In line with our estimates, full-year real GDP growth for FY2012/13 (April-March) came in at 5.0% as the recently-released data showed Indian growth ticking up ever so slightly to 4.8% year-on-year (y-o-y) in Q113 from a revised 4.7% in the preceding quarter. The latest figures were also largely in line with consensus expectations. Below, we briefly flesh out our key takeaways from this latest GDP release:
|India - GDP by Expenditure at Constant Prices|
The marginal uptick in headline growth in the final quarter of FY2012/13 further bolsters our view that economic growth has bottomed out and that a material bounce is to be expected in the quarters ahead. Our current projections see full-year real GDP growth improving to 5.5% this fiscal year. That said, the Indian economy remains historically subdued, as growth is still a long way off the 7.0%-plus average clip witnessed over the past five years.
The resurgence in total domestic demand growth in H212 - when it strengthened from a low of 3.3% in Q212 to 5.2% in Q412 - took a breather at the start of calendar 2013 as the rate of expansion eased to 4.3% in Q113. Nonetheless, we continue to believe that domestic demand growth will rise this fiscal year, supported by key factors such as the Reserve Bank of India (RBI)'s easing of monetary policy since April 2012.
On a related note, restocking activity continued to contribute significantly to headline growth in Q113 as expected (and as it has done so through the whole of FY2012/13), registering real growth of 76.0% y-o-y. Considering that the cyclical build-up of inventories typically lasts several quarters, we continue to expect such activity to provide a positive tailwind this fiscal year.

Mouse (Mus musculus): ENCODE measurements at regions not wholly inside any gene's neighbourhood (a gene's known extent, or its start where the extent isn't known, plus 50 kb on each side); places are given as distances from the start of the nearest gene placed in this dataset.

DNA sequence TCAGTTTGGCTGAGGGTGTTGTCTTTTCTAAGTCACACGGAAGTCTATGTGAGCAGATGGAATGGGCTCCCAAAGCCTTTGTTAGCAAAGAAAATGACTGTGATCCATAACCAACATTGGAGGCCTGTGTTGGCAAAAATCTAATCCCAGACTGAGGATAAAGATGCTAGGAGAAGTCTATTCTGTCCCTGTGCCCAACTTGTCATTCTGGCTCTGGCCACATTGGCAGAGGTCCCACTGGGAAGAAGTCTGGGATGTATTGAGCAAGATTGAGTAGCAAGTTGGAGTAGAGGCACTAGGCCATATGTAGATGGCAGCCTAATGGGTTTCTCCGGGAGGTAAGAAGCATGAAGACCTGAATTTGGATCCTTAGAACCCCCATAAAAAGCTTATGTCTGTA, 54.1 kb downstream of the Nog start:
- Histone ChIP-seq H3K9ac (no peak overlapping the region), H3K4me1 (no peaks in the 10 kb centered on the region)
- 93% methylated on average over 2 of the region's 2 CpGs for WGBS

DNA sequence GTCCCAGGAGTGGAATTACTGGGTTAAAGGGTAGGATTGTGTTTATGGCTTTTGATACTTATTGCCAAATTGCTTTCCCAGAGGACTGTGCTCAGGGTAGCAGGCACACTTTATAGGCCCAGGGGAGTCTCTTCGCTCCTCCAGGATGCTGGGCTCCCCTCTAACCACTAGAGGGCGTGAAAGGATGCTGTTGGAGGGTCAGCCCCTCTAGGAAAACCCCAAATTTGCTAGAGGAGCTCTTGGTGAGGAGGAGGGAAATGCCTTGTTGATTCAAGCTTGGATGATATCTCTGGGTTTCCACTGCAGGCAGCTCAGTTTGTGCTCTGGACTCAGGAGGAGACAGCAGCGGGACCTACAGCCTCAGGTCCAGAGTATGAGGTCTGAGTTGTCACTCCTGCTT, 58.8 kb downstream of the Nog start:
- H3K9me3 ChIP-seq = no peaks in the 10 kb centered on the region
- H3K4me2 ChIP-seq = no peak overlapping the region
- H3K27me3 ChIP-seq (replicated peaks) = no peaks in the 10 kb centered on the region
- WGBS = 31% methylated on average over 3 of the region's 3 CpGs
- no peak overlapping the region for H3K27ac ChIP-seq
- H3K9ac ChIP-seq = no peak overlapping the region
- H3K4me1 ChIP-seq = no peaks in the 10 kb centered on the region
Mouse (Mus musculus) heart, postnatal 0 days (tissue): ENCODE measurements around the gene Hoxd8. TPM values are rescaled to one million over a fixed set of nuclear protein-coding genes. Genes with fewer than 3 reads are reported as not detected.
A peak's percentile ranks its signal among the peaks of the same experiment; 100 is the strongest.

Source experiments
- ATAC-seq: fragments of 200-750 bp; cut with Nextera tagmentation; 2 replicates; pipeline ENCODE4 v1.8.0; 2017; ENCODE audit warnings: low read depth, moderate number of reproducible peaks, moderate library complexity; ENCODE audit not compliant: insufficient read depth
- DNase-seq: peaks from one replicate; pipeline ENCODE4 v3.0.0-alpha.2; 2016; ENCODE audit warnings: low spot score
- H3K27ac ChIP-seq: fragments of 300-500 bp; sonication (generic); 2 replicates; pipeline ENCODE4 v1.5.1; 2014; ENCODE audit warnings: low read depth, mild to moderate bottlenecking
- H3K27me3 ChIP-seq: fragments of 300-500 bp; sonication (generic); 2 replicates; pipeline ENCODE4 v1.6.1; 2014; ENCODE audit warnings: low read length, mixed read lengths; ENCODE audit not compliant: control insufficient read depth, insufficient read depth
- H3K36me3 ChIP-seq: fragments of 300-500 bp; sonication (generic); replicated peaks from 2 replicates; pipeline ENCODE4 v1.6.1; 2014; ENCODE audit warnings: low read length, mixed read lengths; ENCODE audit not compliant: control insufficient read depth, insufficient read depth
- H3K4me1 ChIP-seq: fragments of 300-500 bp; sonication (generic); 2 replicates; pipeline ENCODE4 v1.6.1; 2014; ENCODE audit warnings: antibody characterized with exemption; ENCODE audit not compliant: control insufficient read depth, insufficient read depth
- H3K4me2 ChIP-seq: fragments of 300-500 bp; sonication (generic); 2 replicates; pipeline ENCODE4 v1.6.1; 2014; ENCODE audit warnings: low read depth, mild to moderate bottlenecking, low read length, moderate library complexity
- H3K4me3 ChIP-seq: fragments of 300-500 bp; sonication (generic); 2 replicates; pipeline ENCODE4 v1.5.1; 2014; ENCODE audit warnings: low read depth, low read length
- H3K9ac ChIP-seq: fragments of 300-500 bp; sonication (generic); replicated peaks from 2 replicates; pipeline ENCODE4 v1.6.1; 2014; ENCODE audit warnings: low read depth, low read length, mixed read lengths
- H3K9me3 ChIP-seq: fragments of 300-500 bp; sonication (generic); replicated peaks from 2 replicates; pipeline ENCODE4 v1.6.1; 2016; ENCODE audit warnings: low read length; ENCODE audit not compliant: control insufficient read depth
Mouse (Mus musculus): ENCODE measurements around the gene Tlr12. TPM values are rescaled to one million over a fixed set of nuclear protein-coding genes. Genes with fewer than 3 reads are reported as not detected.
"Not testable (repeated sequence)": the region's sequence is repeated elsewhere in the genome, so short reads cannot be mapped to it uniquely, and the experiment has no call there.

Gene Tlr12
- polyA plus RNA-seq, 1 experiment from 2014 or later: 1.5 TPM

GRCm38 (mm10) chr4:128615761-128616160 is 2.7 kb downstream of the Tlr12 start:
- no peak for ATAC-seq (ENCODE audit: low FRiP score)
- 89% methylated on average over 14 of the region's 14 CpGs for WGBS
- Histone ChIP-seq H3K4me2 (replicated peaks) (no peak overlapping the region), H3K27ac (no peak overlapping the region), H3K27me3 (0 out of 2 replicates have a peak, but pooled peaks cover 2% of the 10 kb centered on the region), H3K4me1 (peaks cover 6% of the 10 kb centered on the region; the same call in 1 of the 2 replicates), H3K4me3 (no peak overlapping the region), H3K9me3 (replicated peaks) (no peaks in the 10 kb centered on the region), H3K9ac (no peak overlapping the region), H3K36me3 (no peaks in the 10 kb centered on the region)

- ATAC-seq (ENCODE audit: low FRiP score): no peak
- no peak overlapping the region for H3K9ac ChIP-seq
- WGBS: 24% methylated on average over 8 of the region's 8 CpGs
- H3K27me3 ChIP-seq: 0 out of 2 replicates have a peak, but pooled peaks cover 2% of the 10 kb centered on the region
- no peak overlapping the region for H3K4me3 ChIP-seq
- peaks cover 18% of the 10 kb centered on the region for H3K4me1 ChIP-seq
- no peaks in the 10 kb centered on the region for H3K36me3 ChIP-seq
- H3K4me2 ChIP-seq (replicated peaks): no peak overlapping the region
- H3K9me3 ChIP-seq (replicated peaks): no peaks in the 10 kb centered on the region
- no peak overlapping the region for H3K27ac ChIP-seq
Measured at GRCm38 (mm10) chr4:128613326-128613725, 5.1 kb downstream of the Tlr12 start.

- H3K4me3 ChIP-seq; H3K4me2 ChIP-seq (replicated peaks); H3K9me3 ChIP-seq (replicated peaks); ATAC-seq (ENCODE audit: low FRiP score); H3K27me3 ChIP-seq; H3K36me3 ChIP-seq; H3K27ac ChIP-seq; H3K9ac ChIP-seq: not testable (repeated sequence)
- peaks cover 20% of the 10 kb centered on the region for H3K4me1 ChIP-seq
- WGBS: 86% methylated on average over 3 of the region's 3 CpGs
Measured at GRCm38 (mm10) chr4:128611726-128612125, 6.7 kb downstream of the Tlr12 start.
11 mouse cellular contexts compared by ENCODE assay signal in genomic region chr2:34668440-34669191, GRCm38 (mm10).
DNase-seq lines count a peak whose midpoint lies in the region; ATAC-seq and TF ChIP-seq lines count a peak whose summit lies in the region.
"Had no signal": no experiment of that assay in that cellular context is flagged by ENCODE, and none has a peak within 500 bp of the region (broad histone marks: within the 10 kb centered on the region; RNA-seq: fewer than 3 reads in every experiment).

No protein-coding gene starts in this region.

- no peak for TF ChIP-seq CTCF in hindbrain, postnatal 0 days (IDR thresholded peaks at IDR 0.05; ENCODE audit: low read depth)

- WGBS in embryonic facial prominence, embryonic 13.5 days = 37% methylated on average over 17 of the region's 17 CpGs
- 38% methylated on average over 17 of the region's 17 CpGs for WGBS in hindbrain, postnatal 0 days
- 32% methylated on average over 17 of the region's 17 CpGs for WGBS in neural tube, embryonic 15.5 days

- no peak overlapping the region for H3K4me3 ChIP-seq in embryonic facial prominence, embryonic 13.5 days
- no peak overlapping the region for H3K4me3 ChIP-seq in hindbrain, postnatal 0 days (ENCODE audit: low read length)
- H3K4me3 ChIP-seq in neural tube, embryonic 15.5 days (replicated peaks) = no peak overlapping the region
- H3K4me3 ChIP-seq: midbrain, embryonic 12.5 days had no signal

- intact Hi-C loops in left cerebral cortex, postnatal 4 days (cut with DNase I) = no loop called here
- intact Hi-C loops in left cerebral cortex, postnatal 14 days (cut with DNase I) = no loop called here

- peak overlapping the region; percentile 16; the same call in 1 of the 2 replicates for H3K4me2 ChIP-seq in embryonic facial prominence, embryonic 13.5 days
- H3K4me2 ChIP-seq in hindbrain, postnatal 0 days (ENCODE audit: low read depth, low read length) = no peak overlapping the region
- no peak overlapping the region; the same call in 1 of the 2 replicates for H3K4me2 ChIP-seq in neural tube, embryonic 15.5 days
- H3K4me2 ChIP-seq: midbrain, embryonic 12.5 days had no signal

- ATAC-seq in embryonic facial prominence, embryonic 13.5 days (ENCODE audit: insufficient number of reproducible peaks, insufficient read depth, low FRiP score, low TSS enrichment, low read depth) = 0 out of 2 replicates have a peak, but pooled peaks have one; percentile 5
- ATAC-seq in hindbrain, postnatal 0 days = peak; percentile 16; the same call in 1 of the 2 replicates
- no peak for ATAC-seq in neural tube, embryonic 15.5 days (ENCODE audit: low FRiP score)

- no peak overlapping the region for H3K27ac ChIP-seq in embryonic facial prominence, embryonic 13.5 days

Encouragingly, our primary doubts regarding the extent of the expected growth bounce in India due to its lingering twin deficits (elevated current account and fiscal shortfalls) were somewhat assuaged by the latest GDP numbers. Indeed, we highlight that real public consumption growth has slowed to a 16-quarter low of just 0.6% y-o-y as of Q113. Nevertheless, while real import growth has eased to a 13-quarter low of 3.3% y-o-y as of the same quarter, we highlight that the latest monthly trade data (up to April) continue to show a stubborn trade deficit.
Finally, even though export growth disappointed in Q113, remaining in negative territory for the second straight quarter, we continue to believe that an export recovery of sorts is in the offing as developed world demand continues its slow recovery. Our global team forecasts average US and EU real GDP growth of 2.4% and 0.6%, respectively, in the period 2013-14, which implies improved growth from their respective lulls in 2011 and 2012.
|India - Exchange Rate, INR/US$|
A Look At The Markets
Given that the 4.8% headline GDP release for Q113 was largely in line with market expectations, we do not expect any direct and significant financial market impact from it in the short-to-medium term. Indeed, the headline figure is largely sentiment-neutral and thus unlikely to sway the already bearish sentiment surrounding Indian assets in general, which have seen marked losses of late. Crucially, in light of the uneventful nature of this most recent data release, technical factors are likely to continue dominating market trajectory.
|Bounce To Continue|
|India - 1-Year OIS, %|
In particular, we highlight the Indian rupee, which has had a poor time of late since breaking below the long-term support trend-line of its year-long pennant formation. Even though the unit looks a tad overdone to the downside and some consolidation may be on the cards (with the daily relative strength index [RSI] presently at 81.9), the recent bearish break from this continuation pattern suggests to us that the rupee will hit its previous all-time low, at the very least. Taking a look at the swap markets, in line with our view, the 1-year OIS has seen its rates moving north over the past few weeks, largely due to technical factors - hitting and respecting the bottom end of its downward trend-channel, coupled with divergence on the RSI. We continue to see the market rising, signaling a pause in the RBI's easing cycle.